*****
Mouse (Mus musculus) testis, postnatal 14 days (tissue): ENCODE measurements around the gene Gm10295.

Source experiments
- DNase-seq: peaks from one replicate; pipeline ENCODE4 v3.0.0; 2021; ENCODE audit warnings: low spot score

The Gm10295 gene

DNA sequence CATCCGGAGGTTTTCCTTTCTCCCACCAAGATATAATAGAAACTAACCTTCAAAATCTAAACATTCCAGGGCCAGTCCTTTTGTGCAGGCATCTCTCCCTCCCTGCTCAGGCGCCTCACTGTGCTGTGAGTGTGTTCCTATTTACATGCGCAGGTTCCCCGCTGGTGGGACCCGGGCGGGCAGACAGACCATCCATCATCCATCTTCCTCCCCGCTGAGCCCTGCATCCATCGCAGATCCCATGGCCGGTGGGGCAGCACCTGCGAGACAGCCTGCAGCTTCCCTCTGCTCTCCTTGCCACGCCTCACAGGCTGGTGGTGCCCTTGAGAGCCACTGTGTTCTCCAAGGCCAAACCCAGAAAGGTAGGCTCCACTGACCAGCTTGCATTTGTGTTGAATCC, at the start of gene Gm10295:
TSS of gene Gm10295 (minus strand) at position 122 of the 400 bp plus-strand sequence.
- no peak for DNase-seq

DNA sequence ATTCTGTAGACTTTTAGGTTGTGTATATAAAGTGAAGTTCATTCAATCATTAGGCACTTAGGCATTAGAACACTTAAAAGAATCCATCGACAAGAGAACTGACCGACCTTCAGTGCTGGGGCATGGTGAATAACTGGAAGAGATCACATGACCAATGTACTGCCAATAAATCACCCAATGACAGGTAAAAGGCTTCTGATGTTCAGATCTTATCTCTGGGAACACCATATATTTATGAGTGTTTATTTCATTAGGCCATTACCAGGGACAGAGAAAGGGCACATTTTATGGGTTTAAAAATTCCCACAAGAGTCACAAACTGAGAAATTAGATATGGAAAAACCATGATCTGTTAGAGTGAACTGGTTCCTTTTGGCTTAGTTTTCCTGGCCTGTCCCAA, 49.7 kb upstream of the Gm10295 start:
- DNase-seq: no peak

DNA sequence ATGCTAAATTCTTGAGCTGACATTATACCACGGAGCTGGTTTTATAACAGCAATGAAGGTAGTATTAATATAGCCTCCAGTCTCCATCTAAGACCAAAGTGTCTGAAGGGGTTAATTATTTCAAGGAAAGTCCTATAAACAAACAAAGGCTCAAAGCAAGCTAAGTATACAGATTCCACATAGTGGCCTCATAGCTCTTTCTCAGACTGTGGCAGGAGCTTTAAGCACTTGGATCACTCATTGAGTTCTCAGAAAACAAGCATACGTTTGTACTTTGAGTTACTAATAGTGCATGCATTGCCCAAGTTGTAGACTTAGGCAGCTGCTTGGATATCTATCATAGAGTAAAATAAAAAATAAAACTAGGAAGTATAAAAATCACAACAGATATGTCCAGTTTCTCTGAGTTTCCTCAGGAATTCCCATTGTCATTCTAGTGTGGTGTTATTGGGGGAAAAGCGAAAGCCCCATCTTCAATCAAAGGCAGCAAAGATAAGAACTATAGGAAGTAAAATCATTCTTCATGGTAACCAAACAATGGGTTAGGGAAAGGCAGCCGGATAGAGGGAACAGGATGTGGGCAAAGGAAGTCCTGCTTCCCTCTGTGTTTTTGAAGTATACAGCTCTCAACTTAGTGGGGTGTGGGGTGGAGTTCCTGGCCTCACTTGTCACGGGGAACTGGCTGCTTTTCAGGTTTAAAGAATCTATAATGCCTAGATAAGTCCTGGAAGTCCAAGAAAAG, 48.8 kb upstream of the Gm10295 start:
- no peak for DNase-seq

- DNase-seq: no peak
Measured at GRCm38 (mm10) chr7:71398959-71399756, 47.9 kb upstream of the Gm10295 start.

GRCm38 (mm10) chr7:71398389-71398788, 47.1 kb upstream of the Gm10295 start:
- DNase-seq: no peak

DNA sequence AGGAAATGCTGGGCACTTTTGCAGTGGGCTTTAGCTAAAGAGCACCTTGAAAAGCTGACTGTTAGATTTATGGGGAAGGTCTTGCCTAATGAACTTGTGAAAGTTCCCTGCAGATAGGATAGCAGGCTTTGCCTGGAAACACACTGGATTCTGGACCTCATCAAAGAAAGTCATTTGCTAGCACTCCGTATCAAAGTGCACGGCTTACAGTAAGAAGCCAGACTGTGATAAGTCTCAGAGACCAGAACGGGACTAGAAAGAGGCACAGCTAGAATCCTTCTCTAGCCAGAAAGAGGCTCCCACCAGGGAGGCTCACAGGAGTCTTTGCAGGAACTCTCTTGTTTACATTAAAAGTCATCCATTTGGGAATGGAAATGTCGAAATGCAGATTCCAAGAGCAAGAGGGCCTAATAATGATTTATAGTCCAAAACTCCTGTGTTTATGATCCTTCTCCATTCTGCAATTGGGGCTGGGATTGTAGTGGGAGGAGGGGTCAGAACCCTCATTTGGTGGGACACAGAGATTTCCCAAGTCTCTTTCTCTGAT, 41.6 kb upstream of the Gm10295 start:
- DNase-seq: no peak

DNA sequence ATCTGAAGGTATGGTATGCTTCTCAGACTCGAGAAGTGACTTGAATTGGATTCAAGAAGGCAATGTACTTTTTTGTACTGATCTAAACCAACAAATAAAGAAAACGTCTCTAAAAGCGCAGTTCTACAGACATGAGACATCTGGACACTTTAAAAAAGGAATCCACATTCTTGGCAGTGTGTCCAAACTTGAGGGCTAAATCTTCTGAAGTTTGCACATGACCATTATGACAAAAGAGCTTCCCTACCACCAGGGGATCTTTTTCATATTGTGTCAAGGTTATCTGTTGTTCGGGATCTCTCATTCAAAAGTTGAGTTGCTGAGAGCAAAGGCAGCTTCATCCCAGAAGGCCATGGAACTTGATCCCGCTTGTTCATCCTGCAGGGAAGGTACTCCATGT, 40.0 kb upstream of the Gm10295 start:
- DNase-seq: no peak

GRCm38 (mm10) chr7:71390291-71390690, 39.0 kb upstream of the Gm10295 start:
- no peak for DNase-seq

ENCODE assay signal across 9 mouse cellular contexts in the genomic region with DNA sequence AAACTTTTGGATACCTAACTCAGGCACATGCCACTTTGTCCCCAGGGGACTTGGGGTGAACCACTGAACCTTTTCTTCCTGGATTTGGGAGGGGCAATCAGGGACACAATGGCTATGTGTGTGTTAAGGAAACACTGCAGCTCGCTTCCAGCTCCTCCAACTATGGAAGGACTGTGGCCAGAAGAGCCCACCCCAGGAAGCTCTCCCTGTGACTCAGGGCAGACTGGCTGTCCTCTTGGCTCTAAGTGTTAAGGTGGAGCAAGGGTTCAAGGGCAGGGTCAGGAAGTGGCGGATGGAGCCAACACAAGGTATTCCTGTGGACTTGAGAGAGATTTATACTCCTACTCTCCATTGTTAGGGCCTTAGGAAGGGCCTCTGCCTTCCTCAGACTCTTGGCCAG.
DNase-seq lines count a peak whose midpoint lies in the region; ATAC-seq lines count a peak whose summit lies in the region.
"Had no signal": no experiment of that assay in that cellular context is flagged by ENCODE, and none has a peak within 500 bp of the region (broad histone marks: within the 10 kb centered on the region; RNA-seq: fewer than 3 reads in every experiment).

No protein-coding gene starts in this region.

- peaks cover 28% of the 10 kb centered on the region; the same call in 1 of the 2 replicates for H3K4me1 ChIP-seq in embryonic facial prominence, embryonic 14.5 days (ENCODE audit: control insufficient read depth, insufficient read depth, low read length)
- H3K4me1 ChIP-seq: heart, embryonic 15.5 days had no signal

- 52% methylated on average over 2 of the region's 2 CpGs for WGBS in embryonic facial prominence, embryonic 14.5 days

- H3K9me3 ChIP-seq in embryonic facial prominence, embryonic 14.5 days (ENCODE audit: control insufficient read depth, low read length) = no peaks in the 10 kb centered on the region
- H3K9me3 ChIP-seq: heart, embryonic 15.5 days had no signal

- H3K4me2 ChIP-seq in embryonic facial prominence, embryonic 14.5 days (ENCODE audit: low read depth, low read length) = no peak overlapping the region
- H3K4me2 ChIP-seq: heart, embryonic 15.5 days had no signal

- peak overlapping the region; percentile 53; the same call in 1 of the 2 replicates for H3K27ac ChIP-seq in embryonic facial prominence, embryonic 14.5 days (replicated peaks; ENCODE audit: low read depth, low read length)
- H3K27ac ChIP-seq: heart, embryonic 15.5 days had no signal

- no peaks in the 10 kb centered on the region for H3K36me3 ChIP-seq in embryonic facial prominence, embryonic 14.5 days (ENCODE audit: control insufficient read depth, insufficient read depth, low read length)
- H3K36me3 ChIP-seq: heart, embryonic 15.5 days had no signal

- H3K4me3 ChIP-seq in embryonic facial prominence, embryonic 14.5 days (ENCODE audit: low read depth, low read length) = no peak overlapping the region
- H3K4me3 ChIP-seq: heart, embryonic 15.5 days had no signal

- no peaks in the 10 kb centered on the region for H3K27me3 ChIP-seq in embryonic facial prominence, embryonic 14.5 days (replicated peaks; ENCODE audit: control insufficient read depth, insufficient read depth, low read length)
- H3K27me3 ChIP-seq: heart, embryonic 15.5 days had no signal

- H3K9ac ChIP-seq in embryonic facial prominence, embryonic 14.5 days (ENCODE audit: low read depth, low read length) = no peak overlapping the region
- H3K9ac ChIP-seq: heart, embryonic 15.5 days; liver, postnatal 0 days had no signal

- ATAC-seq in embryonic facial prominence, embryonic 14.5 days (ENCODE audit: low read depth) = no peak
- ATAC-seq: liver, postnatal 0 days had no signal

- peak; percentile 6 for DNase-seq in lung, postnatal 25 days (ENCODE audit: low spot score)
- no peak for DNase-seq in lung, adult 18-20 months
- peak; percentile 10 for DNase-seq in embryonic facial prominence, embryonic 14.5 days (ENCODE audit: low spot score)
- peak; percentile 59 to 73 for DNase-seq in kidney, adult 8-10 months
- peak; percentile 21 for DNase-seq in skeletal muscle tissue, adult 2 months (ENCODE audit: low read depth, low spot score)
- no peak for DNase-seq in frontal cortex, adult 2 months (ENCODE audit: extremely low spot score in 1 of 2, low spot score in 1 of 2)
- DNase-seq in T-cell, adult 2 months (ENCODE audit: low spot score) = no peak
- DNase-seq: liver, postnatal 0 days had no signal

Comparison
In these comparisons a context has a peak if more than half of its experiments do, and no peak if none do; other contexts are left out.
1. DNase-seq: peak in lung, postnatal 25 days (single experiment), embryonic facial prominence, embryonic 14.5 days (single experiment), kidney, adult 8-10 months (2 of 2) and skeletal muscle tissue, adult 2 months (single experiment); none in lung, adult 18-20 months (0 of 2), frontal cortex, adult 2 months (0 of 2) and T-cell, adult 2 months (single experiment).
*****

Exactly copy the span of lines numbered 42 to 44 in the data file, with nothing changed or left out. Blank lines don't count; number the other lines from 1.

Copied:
- H3K9ac ChIP-seq: heart, embryonic 15.5 days; liver, postnatal 0 days had no signal

- ATAC-seq in embryonic facial prominence, embryonic 14.5 days (ENCODE audit: low read depth) = no peak
- ATAC-seq: liver, postnatal 0 days had no signal